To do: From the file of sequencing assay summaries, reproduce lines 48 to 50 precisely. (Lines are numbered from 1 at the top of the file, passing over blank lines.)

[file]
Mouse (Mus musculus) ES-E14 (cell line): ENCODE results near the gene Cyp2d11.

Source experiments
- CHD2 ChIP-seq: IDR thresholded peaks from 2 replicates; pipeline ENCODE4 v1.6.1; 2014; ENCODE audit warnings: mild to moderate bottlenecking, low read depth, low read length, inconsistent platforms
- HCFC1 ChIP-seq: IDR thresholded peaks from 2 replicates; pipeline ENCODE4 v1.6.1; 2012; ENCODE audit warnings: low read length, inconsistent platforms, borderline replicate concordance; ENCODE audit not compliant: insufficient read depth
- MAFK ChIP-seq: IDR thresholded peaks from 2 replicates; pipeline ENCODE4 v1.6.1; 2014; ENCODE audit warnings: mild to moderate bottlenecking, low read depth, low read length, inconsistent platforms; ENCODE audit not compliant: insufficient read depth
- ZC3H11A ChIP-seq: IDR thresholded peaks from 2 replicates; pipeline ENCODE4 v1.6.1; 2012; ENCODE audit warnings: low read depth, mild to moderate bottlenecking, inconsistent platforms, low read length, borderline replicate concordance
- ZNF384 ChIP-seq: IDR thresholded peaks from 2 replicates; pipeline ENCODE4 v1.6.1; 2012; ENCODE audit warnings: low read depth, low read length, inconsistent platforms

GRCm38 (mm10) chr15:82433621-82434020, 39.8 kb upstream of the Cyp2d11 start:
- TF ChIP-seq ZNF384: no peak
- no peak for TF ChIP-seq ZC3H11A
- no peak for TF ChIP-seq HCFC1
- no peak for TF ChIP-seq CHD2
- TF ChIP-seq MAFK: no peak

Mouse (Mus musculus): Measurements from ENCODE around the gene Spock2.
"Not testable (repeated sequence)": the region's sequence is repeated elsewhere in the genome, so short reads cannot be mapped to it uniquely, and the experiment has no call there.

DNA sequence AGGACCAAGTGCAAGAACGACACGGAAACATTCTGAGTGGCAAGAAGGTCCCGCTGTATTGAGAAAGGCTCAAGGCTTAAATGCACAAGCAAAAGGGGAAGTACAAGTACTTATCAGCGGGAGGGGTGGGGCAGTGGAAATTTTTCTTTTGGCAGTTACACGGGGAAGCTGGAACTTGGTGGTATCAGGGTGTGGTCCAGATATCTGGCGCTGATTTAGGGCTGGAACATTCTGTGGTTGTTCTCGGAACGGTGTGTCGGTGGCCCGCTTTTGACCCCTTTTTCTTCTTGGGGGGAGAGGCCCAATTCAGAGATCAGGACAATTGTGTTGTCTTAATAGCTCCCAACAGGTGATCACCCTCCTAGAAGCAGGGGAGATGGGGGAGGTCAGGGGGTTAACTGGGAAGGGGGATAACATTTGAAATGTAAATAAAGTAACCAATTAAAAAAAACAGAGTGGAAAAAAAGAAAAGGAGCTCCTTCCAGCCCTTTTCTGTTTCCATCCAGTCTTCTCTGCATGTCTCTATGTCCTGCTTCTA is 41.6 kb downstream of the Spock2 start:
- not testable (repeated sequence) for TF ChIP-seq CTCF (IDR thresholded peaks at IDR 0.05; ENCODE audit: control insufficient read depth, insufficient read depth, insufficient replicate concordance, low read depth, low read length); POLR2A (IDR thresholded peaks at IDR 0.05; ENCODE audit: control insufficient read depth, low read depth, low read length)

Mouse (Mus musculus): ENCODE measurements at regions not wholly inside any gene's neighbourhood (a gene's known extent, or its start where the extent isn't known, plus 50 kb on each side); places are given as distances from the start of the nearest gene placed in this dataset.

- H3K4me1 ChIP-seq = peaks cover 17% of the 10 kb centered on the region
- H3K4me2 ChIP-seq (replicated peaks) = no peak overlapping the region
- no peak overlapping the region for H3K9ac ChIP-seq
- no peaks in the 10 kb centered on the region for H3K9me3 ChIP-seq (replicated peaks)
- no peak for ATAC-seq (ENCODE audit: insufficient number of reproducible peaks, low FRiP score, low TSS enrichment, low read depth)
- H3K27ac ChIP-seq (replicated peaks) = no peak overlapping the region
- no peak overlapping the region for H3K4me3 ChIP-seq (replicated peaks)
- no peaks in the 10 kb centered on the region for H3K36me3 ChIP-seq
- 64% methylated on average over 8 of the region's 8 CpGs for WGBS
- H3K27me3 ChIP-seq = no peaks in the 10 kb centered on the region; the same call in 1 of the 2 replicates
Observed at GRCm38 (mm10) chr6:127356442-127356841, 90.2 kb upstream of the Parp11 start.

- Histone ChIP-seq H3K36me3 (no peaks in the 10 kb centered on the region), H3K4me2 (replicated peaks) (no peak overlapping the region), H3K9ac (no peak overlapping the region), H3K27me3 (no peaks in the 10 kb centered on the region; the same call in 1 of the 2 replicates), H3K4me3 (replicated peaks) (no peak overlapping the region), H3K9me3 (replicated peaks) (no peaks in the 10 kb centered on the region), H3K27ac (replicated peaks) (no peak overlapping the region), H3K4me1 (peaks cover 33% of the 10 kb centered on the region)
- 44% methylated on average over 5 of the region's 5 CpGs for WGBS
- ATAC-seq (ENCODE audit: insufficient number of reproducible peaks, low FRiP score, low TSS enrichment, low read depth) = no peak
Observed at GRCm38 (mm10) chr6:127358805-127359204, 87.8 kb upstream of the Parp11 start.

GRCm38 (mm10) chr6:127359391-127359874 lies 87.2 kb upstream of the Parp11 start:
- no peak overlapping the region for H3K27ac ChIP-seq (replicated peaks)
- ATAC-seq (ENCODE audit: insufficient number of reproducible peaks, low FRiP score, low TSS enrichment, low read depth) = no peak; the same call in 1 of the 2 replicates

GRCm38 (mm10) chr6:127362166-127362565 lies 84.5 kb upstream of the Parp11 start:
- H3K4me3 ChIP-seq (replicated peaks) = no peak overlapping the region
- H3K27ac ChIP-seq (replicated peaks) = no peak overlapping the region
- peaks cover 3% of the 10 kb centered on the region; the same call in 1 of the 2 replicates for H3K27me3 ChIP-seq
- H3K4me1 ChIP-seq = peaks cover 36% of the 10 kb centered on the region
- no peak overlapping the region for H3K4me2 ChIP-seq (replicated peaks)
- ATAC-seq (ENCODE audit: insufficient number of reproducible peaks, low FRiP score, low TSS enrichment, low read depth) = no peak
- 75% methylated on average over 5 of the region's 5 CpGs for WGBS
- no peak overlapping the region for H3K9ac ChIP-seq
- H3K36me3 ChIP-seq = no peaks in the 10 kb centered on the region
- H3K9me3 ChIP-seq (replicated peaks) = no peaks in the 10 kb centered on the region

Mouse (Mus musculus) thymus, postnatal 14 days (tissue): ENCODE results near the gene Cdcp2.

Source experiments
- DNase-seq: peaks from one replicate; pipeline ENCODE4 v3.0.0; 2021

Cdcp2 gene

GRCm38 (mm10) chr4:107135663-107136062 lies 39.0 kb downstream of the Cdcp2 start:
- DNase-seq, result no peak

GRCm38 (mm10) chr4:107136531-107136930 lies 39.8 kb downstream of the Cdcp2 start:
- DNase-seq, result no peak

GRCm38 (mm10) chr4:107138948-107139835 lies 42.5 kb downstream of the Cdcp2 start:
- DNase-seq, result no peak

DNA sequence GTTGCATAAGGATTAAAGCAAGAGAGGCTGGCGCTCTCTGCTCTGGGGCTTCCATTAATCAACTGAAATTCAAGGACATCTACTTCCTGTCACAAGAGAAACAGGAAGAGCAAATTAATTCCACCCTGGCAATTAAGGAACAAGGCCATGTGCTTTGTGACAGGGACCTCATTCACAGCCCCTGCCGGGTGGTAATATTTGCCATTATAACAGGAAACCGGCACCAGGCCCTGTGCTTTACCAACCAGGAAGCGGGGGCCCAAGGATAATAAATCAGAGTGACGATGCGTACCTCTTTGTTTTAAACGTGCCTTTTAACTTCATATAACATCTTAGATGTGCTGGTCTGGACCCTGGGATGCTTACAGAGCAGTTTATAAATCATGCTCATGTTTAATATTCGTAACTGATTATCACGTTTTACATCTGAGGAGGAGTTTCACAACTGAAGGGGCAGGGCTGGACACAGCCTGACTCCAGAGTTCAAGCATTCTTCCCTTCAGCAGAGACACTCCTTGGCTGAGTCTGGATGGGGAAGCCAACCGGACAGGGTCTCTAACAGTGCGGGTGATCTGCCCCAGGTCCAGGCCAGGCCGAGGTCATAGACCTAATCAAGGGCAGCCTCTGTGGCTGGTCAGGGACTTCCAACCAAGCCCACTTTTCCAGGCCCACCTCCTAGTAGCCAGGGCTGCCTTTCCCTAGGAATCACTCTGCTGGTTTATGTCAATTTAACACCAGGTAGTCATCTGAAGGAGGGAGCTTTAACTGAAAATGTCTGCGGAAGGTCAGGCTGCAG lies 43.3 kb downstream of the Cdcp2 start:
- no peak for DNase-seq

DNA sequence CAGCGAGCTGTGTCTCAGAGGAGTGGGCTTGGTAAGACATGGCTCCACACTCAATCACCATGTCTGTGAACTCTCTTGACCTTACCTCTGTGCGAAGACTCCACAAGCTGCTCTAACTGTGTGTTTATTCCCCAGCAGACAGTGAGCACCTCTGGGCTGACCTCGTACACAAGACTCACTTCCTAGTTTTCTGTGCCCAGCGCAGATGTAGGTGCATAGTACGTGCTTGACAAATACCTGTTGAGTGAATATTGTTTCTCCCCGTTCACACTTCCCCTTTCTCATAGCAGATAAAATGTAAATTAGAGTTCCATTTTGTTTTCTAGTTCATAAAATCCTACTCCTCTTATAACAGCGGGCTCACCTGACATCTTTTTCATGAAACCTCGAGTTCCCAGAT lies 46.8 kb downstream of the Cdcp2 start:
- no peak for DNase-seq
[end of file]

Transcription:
Mouse (Mus musculus) thymus, postnatal 14 days (tissue): ENCODE results near the gene Cdcp2.

Source experiments
- DNase-seq: peaks from one replicate; pipeline ENCODE4 v3.0.0; 2021